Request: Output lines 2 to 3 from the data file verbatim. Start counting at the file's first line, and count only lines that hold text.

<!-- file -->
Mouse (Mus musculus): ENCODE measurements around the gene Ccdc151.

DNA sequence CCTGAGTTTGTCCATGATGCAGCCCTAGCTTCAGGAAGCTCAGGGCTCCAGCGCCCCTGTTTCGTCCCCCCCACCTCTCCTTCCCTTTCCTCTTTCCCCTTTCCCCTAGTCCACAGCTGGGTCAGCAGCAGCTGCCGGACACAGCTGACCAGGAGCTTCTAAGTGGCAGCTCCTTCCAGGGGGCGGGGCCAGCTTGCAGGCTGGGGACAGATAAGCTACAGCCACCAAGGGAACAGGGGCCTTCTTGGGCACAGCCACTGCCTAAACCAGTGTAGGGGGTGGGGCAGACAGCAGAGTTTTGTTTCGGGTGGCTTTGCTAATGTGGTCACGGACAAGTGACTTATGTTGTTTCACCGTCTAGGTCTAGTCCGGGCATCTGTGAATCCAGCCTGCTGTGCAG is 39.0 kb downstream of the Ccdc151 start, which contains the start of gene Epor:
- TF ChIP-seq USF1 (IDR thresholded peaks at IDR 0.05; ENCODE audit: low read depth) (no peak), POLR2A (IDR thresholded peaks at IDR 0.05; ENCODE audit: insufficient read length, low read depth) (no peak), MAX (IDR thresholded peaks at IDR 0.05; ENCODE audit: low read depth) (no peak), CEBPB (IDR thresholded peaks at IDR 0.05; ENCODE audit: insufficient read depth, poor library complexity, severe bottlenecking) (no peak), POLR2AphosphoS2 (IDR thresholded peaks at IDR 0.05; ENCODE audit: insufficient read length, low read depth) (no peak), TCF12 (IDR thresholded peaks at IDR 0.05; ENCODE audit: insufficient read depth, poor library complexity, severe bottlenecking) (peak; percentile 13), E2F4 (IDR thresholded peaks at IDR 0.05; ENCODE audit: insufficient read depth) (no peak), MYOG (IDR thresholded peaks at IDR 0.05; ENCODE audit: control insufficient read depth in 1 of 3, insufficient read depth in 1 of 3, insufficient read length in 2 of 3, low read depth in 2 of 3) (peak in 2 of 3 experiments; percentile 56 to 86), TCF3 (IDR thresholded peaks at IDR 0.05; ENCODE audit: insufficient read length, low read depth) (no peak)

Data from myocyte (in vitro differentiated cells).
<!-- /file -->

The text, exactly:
DNA sequence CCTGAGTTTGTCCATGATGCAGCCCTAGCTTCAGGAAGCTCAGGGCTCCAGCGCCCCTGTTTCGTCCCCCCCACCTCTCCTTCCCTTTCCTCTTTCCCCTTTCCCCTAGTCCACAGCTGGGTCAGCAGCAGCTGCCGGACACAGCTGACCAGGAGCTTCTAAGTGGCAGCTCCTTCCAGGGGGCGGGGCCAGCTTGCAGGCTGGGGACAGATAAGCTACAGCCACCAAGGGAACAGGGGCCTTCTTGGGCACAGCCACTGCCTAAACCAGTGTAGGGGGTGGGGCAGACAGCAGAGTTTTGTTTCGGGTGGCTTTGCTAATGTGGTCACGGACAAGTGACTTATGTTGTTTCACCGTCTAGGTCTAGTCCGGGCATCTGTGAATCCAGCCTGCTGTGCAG is 39.0 kb downstream of the Ccdc151 start, which contains the start of gene Epor:
- TF ChIP-seq USF1 (IDR thresholded peaks at IDR 0.05; ENCODE audit: low read depth) (no peak), POLR2A (IDR thresholded peaks at IDR 0.05; ENCODE audit: insufficient read length, low read depth) (no peak), MAX (IDR thresholded peaks at IDR 0.05; ENCODE audit: low read depth) (no peak), CEBPB (IDR thresholded peaks at IDR 0.05; ENCODE audit: insufficient read depth, poor library complexity, severe bottlenecking) (no peak), POLR2AphosphoS2 (IDR thresholded peaks at IDR 0.05; ENCODE audit: insufficient read length, low read depth) (no peak), TCF12 (IDR thresholded peaks at IDR 0.05; ENCODE audit: insufficient read depth, poor library complexity, severe bottlenecking) (peak; percentile 13), E2F4 (IDR thresholded peaks at IDR 0.05; ENCODE audit: insufficient read depth) (no peak), MYOG (IDR thresholded peaks at IDR 0.05; ENCODE audit: control insufficient read depth in 1 of 3, insufficient read depth in 1 of 3, insufficient read length in 2 of 3, low read depth in 2 of 3) (peak in 2 of 3 experiments; percentile 56 to 86), TCF3 (IDR thresholded peaks at IDR 0.05; ENCODE audit: insufficient read length, low read depth) (no peak)